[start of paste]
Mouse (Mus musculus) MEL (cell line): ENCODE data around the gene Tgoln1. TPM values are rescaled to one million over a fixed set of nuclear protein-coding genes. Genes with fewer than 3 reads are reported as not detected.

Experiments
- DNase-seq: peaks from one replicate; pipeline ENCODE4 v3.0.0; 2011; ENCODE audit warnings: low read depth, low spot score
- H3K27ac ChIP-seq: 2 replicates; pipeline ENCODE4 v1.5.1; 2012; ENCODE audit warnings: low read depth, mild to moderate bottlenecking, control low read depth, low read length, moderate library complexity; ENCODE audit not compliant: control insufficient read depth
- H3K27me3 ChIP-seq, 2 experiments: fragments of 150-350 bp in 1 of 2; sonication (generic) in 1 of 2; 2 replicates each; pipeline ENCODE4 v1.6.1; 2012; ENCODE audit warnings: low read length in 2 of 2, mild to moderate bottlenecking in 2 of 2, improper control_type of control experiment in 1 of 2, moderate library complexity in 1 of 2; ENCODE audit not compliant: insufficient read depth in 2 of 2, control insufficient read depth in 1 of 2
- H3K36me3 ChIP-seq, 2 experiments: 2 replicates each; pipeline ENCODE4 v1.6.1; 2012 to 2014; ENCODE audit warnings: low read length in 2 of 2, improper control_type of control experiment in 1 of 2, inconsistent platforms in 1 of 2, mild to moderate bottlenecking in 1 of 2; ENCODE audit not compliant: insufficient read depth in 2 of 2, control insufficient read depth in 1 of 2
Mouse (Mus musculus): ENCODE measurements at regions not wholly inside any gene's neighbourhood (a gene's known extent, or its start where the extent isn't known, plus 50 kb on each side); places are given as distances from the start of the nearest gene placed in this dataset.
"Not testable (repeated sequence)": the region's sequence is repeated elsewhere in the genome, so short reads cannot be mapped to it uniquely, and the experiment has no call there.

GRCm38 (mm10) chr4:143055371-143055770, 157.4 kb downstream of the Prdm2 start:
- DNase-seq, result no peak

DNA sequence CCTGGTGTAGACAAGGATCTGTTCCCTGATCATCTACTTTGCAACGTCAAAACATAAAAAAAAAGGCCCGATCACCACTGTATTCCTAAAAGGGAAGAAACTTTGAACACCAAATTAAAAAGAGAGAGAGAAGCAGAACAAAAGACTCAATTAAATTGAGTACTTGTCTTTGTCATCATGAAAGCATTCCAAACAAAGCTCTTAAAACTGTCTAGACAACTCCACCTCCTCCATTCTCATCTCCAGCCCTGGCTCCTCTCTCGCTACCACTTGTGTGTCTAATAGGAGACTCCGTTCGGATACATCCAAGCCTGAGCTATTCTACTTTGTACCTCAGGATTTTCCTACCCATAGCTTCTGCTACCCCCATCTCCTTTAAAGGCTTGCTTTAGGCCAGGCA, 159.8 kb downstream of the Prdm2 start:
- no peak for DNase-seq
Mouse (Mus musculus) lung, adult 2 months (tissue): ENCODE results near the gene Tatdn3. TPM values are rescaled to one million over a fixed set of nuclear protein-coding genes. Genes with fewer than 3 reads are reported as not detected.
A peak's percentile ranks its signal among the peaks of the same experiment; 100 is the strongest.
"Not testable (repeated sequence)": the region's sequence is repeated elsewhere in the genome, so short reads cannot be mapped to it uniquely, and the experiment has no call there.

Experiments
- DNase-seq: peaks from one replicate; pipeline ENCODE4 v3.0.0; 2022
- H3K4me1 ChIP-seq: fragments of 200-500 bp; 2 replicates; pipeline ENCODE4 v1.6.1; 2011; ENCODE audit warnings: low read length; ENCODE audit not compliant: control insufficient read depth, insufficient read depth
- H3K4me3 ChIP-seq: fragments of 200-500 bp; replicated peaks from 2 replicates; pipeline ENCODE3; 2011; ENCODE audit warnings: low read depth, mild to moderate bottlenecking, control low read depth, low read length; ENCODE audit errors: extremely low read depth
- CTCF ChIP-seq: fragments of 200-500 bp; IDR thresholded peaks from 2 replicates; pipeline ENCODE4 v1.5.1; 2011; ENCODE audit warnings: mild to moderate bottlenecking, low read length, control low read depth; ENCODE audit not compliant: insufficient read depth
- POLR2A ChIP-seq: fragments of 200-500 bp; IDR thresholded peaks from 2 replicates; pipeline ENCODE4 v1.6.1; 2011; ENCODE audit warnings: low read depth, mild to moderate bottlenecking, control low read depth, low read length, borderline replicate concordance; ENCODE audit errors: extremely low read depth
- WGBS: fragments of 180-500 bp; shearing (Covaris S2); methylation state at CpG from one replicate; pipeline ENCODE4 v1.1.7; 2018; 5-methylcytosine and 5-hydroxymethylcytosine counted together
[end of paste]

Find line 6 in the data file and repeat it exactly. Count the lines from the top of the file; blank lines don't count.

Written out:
- H3K36me3 ChIP-seq, 2 experiments: 2 replicates each; pipeline ENCODE4 v1.6.1; 2012 to 2014; ENCODE audit warnings: low read length in 2 of 2, improper control_type of control experiment in 1 of 2, inconsistent platforms in 1 of 2, mild to moderate bottlenecking in 1 of 2; ENCODE audit not compliant: insufficient read depth in 2 of 2, control insufficient read depth in 1 of 2